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Resource: Career Advice
5 Things That Weaken a Job Search
Wednesday, August 29, 2012

It's nearly impossible to conduct a perfect job search. You will make mistakes along the way, and most are easy to recover from as long as you learn from them. The job searching process is just that, a process, and improving as you go on is a part of that.

It's definitely a bad sign when you're not seeing results from your efforts, or even worse that you're making the same mistakes more often. Many of these common simple mistakes are easy to fixed when caught. The best way to catch yourself from tripping is with a careful eye and a conscious mind.

Here are some mistakes that yours may be overlooking:

1) Unpreparedness

Showing up to an interview unprepared is like wearing a name tag that says, "Hello, I'm NEW." It becomes obvious that you're not used to the interview protocol. Granted, not everyone has been to enough interviews to become an expert interviewee. All the same, one should always know what their expectations are especially if it could make or break your career.

2) Negative comments

Whether in a cover letter or during an interview, never express hard feelings toward anyone from your professional past. The second you do you can kiss your professional future go goodbye. Remember that everyone goes through hardships at one point or another in their career, but the real test is how you tackle those challenges. Negative comments can sound like bitterness or excuses to a potential employer. Instead, show them how you learned and grew from those tough experiences.

3) Not following directions

When things seem easily doable, people can often ignore the directions with the notion that they already know exactly what to do. The problem is, they don't. Many employers will provide directions on their way of taking applications and for obtaining certain requested information. Failing to obide by specific directions is an quick way to get eliminated as a candidate since potential employers will look for this first. They are checking to make sure that you are thorough and read the fine print. There's nothing worse than making a mistake that is easily preventable.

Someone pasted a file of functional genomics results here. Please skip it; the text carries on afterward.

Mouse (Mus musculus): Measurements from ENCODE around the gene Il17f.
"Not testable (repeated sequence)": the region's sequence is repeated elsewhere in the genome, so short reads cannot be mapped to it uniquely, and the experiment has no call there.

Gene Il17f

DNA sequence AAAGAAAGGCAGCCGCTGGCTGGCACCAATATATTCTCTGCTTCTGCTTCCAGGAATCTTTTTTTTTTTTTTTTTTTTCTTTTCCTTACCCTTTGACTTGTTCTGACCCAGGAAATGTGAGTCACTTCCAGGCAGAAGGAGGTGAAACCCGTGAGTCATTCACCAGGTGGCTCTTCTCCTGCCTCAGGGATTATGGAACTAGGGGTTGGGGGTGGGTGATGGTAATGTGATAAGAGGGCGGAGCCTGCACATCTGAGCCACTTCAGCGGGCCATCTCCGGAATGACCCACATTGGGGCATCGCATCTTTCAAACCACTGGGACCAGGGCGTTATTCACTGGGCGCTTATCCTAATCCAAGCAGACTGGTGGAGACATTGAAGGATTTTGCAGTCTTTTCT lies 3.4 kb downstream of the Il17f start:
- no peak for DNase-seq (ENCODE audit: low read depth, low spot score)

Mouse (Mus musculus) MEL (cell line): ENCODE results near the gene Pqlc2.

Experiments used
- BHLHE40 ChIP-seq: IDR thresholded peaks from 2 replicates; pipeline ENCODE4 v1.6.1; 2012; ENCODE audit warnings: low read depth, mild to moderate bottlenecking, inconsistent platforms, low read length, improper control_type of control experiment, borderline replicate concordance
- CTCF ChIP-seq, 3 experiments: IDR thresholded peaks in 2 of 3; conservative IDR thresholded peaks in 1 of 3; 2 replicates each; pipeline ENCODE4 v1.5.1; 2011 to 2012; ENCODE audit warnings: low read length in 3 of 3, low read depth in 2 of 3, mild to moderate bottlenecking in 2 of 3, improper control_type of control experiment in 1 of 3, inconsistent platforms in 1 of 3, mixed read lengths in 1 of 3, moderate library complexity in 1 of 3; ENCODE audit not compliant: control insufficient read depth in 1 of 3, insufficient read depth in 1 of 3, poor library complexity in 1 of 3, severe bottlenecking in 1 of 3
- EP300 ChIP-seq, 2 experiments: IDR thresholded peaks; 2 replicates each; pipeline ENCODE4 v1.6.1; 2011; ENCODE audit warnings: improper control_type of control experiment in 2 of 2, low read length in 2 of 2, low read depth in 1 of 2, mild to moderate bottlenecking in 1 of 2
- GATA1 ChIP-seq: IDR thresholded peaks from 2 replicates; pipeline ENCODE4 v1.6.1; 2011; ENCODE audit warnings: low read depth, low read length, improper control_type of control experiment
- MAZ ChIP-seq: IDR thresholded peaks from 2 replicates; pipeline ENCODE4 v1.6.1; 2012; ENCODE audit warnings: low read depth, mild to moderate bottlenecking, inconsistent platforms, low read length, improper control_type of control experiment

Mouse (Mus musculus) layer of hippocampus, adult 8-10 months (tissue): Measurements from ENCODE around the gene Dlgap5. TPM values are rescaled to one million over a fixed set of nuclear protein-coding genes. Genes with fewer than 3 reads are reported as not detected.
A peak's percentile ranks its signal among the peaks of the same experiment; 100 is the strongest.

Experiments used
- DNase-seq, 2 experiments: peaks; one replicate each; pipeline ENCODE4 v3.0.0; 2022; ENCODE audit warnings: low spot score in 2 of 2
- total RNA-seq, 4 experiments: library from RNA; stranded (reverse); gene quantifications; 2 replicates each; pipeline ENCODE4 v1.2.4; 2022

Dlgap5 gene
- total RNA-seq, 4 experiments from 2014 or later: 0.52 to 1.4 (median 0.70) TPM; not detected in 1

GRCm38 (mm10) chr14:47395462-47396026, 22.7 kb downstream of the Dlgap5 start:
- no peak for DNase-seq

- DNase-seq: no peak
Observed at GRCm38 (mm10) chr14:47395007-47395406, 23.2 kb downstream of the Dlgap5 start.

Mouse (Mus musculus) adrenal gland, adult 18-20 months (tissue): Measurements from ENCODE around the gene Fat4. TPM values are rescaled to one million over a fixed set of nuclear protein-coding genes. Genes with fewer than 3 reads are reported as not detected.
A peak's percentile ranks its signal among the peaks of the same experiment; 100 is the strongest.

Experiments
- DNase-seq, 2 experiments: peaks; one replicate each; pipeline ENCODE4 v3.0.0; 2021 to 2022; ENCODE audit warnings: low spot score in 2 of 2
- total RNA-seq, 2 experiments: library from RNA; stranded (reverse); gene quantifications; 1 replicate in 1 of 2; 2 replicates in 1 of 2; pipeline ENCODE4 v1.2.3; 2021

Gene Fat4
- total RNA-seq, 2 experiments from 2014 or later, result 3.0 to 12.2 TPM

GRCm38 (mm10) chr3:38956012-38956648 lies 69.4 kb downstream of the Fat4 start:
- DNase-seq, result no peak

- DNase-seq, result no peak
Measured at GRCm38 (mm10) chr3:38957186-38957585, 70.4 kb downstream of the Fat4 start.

4) Limiting your resources

Job openings are not only posted online or in the classifieds. You can find them through social media as well as at job fairs. One way that you can find jobs that aren't posted is by creating a list of companies you want to apply to and find out who some of the people are who work there that may be able to help you. These people would include managers, human resources, and recruiters. Since the jobs are going to find you, you have to go out there and find them.

5) Not being social enough on

This pertains to being social on social media sites. No longer can a person get by with having just a Facebook profile and consider that as presence enough. You not only have to be active on your profiles but also have several on different platforms such as Google+ and Twitter, and LinkedIn. Those are just the major ones but by no means should you feel limited to them. Check out sites like where you can customize your profile to serve as somewhat of an interactive business card. This is a fun way to make an impression and also gain some recognition in the social media space.

Volunteer Your Way to a New Career
Monday, August 06, 2012